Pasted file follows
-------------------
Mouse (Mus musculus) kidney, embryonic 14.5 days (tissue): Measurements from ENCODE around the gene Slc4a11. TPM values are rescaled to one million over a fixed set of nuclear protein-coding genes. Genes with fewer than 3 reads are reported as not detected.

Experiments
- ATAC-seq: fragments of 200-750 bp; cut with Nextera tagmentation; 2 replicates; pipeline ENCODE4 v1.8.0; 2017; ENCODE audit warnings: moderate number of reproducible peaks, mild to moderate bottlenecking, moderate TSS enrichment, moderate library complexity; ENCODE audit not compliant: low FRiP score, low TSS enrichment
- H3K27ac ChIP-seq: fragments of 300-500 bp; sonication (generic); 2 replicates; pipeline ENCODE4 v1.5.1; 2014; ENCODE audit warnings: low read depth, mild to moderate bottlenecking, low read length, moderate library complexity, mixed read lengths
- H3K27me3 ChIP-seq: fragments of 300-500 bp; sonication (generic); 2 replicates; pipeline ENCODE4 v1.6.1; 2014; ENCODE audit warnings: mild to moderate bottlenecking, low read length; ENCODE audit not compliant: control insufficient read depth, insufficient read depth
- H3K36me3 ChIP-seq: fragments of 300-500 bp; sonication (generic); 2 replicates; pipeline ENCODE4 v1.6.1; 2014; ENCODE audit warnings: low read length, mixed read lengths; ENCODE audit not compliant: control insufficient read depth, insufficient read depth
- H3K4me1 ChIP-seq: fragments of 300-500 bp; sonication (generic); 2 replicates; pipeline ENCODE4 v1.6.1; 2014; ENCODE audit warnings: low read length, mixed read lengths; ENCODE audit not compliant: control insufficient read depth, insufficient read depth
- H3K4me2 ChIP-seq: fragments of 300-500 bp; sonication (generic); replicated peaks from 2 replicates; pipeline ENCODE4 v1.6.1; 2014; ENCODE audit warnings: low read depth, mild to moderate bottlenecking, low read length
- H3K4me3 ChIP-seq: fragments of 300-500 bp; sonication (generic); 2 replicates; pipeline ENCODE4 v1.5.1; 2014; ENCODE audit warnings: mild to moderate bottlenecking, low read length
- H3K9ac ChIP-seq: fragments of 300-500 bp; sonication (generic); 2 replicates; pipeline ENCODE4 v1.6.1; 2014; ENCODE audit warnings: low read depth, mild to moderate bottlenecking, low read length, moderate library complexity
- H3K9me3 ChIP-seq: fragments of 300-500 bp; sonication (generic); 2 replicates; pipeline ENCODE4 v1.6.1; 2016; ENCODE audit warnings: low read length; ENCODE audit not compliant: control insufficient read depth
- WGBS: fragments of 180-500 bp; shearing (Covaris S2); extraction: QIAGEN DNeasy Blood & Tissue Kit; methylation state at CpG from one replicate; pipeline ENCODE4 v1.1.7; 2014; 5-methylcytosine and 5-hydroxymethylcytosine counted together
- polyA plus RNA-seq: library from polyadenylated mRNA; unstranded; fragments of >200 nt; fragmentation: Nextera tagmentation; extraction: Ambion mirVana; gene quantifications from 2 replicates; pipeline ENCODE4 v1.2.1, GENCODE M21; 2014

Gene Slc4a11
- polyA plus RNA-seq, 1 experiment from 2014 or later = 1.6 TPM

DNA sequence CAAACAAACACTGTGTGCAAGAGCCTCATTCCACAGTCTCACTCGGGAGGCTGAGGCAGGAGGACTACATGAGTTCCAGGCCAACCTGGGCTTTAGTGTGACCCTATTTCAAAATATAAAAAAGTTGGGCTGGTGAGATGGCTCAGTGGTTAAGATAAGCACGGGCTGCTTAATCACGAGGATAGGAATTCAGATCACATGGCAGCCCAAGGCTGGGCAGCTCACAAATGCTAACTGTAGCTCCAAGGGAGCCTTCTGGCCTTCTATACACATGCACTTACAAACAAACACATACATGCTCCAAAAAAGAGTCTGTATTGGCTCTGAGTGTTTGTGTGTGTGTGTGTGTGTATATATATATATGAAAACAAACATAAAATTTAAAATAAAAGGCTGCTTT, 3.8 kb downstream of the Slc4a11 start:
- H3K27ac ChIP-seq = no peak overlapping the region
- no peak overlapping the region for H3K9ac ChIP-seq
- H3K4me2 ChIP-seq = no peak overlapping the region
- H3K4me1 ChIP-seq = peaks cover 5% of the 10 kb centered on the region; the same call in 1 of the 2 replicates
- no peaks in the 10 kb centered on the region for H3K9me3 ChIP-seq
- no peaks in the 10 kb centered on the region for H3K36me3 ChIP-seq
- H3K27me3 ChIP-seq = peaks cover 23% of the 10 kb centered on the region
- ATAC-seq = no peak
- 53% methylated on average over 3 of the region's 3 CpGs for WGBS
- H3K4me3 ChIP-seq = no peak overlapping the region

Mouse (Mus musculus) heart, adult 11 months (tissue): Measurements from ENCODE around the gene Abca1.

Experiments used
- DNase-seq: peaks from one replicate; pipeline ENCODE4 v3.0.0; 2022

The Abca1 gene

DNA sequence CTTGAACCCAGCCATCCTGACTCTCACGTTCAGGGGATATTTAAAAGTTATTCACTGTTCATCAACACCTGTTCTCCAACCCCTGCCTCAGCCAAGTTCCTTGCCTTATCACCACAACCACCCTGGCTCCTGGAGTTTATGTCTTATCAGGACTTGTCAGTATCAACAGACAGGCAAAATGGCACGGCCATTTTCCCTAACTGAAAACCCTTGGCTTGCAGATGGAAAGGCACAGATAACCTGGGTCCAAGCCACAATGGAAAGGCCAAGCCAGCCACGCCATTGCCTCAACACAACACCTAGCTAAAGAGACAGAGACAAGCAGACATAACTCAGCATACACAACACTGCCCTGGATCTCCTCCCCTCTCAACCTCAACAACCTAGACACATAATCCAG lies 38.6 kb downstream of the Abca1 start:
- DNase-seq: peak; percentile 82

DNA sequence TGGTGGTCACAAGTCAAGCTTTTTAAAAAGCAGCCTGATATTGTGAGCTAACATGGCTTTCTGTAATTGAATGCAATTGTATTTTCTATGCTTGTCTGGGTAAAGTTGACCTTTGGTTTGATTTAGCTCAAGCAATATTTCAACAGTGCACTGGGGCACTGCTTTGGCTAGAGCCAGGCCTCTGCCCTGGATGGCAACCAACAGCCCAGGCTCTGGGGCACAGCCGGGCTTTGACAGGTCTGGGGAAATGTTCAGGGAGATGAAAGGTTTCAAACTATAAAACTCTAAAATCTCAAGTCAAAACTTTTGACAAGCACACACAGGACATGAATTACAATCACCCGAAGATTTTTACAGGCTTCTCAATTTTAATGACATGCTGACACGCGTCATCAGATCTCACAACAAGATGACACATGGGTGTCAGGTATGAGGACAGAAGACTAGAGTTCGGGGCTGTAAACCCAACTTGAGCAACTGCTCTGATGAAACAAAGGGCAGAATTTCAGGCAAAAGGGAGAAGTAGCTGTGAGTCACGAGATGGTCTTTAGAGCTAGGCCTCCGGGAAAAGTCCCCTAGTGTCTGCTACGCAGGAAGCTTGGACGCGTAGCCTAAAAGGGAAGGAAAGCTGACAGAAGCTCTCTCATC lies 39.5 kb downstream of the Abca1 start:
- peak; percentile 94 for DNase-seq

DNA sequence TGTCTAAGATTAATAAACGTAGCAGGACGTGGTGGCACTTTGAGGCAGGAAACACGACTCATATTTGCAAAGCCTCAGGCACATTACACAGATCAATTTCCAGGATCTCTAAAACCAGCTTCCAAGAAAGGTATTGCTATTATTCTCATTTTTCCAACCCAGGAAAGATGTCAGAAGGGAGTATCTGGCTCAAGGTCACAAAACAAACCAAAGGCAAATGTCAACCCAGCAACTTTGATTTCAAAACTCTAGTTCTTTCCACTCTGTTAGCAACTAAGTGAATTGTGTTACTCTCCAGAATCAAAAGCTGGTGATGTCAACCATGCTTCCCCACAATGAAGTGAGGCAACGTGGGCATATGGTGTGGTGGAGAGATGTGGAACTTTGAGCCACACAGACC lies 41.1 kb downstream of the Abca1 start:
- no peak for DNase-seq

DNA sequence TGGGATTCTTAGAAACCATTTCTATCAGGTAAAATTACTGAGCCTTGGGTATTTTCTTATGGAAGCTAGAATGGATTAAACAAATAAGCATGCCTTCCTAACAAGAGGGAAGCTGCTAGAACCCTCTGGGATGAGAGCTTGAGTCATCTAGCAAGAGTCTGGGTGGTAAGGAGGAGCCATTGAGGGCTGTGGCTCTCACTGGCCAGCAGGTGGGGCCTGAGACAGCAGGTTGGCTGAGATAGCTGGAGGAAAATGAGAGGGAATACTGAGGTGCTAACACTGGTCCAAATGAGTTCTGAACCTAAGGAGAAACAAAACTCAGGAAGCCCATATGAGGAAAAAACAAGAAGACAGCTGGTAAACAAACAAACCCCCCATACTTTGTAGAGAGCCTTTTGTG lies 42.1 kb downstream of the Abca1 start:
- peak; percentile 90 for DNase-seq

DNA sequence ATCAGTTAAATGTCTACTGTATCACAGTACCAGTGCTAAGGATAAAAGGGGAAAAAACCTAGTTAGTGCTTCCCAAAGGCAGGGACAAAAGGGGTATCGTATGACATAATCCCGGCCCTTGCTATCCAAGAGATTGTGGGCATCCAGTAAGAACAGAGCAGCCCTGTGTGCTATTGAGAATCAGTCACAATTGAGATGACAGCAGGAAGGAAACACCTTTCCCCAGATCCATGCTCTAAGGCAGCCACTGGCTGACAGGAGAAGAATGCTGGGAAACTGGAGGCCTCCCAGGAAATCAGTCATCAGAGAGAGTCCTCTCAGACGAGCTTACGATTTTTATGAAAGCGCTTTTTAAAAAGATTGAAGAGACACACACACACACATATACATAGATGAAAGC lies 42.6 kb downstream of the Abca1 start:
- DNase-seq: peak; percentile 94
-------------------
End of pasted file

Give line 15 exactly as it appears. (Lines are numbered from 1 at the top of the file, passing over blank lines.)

- polyA plus RNA-seq, 1 experiment from 2014 or later = 1.6 TPM